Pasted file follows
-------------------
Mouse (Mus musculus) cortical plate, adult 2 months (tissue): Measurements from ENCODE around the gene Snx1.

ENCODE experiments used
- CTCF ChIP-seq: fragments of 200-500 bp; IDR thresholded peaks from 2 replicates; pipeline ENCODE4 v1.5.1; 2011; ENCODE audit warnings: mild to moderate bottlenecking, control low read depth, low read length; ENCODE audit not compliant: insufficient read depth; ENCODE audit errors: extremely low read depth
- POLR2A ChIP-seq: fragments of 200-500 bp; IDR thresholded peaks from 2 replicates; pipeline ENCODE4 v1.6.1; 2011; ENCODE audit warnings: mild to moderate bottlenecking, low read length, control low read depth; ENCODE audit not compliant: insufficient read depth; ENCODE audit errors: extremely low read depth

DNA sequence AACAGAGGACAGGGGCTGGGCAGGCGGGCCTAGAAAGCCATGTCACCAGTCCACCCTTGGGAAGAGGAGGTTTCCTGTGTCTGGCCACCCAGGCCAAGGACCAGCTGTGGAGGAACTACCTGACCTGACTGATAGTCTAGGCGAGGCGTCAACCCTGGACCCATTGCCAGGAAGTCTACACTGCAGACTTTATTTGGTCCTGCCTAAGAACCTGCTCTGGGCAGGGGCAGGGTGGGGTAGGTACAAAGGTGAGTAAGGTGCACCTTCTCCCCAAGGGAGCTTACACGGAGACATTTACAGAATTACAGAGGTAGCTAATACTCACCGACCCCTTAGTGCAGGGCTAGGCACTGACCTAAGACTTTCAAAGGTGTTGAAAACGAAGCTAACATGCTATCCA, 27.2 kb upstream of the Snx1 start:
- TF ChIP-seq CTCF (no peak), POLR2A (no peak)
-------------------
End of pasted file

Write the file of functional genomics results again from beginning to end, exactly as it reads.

Mouse (Mus musculus) cortical plate, adult 2 months (tissue): Measurements from ENCODE around the gene Snx1.

ENCODE experiments used
- CTCF ChIP-seq: fragments of 200-500 bp; IDR thresholded peaks from 2 replicates; pipeline ENCODE4 v1.5.1; 2011; ENCODE audit warnings: mild to moderate bottlenecking, control low read depth, low read length; ENCODE audit not compliant: insufficient read depth; ENCODE audit errors: extremely low read depth
- POLR2A ChIP-seq: fragments of 200-500 bp; IDR thresholded peaks from 2 replicates; pipeline ENCODE4 v1.6.1; 2011; ENCODE audit warnings: mild to moderate bottlenecking, low read length, control low read depth; ENCODE audit not compliant: insufficient read depth; ENCODE audit errors: extremely low read depth

DNA sequence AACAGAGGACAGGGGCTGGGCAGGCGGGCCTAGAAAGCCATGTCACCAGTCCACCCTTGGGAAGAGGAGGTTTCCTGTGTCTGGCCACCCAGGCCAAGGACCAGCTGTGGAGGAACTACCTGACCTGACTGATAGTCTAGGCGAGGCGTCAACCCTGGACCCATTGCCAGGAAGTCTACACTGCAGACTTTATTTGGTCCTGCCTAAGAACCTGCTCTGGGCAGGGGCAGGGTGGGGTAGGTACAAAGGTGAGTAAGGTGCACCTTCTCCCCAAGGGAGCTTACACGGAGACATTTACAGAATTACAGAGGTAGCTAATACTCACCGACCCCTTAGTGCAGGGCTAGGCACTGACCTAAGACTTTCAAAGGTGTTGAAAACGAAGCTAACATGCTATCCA, 27.2 kb upstream of the Snx1 start:
- TF ChIP-seq CTCF (no peak), POLR2A (no peak)